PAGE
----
Sir Peter Snell hopes whoever got $122,500 for his 1964 Olympics singlet donates "a chunk of it" to charity.
Te Papa has bought the singlet, which Sir Peter wore while winning gold in the 800m and 1500m race finals in Tokyo, at an auction on Tuesday.
"It's an amazing that someone would pay that. I'm glad it's going to be in Te Papa and not in some private collection," Sir Peter told Newshub.
It smashed the $50,000 top figure Auckland auction house Cordy's thought it might fetch. With the buyer's premium, --a percentage of the winning amount that must be paid at auction -- the final price will be $140,875.
"I can't get my head around it, I really can't. It's a heck of a lot of money in anyone's language -- even New Zealand dollars," said Sir Peter.
But to the museum it was a bargain.
"It's a great thrill for New Zealand and an item that has so much to tell us about our history, and the history of sport," the museum's chief executive Rick Ellis said in a statement.
It was too soon to say when and how the singlet would be put on display.
Sir Peter, 77, now lives in Texas. He was a protégé of athletics coach Arthur Lydiard and is widely considered one of the greatest middle-distance runners.
He said he did not remember giving it away, but probably did so for a charity event many years ago.
"I'm not sure how much it got at the time -- probably not a lot -- but it's been sitting around in someone's drawer for many years and I don't even know how much the person who put it up for auction paid to get it.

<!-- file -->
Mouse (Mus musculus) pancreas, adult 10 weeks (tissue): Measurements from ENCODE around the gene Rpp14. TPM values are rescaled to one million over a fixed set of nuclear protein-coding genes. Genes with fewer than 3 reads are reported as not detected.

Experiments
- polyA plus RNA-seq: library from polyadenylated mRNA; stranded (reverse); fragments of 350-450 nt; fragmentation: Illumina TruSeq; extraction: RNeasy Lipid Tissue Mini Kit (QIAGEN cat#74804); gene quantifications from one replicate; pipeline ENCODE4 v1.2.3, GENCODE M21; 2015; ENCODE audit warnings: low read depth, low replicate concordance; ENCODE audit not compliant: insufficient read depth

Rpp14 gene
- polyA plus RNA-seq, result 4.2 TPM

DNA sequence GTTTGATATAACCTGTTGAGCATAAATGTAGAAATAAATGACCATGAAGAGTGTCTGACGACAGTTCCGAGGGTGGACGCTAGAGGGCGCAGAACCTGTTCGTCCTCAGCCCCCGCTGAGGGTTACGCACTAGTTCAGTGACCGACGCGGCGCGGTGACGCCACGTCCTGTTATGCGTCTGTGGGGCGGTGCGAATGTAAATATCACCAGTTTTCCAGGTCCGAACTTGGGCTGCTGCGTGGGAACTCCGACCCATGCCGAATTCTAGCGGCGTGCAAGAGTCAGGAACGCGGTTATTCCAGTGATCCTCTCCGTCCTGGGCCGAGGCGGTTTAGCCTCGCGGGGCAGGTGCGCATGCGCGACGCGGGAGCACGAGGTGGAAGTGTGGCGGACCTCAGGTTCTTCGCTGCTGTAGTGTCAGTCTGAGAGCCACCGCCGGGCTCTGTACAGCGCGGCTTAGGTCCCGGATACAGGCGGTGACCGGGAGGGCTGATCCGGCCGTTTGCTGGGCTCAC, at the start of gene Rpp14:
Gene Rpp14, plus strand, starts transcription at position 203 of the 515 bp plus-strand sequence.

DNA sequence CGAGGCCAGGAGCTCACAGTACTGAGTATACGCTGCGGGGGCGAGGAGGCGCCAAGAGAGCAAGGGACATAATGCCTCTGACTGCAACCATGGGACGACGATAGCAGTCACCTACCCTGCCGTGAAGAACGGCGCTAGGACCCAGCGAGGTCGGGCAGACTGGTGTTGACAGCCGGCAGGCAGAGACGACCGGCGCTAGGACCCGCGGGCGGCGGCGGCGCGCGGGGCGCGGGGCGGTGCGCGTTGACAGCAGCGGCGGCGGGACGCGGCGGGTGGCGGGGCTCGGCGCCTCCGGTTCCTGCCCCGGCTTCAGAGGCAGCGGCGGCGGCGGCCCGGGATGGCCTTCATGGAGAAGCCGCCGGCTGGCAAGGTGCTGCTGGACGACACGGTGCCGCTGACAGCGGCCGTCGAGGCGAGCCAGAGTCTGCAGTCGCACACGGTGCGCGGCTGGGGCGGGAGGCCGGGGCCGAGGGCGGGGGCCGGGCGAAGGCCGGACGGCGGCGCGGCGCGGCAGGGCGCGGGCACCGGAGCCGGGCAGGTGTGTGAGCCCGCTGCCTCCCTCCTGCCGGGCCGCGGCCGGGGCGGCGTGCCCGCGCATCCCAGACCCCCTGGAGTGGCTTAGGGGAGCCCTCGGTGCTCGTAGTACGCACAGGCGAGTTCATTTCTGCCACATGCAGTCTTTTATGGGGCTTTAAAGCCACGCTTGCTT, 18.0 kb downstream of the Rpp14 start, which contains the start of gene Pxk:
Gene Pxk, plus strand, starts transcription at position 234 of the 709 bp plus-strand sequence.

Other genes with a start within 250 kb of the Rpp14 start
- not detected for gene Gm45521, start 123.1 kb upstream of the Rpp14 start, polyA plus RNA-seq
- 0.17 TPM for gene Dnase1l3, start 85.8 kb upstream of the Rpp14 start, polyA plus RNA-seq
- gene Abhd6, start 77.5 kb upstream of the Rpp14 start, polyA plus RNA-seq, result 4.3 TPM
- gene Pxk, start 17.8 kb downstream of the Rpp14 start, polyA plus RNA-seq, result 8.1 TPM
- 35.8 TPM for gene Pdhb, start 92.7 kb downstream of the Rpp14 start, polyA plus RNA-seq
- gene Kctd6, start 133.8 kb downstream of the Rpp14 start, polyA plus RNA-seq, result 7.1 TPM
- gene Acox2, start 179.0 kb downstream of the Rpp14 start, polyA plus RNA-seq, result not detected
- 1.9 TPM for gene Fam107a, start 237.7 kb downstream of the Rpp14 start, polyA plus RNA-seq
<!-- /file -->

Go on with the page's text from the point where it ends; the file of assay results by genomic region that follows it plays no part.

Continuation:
"It'd be interesting to know the history, but I hope he does the right thing and makes some generous donation to a worthy cause. The Parkinson's Foundation would spring to mind. I was a patron of that for a number of years. My brother had Parkinson's and eventually died from a fall and that would be my choice, I think."
As for the singlet, he originally hoped it would end up in the New Zealand Sports Hall of Fame in Dunedin, which is where he had planned to donate his Olympic medals.
"I'm going to talk to my two daughters who will be inheriting my stuff, and I think they'll be happy to see the medals go to where the singlet is."
The singlet still fell well short of the price for All Black Dave Gallaher's 1905 jersey -- which sold for £180,000 (NZ$368,136) in Wales last year.
Spokesperson for auctioneers Cordy's, Ross Miller, told Newshub the bidding for Sir Peter's singlet went down to the wire.
"There was a lot of interest -- there were four telephone bidders, two bidders in the room. We knew it was going to go, but these things are very, very hard to judge and some of these guys have very deep pockets."
The museum also snapped up a 211 year-old piece of wallpaper for what it claims is a bargain price of $230,000.
The 10m by 2m wallpaper depicts Captain James Cook's Pacific voyages, and has hung in a French chateau for more than two centuries.
More than 20 different indigenous Pacific peoples are displayed in the piece, including a Maori warrior, Tahitian princesses and a scene depicting Capt Cook's death.
Te Papa spokesperson Kate Camp says the artwork comes from a time when Europeans were fascinated by the new world.
"The name of this wallpaper in French, 'The Savages of the Pacific', harks back to an earlier time.
"It's not something we would ever use now, but I think it gives an insight into the way that the European public were looking at the Pacific as this exciting other world."
The wallpaper won't be on public display until 2019 because it needs extensive conservation work.
The display will coincide with the 250th anniversary of Capt Cook's death in Hawaii in 1779.
NZN / Newshub.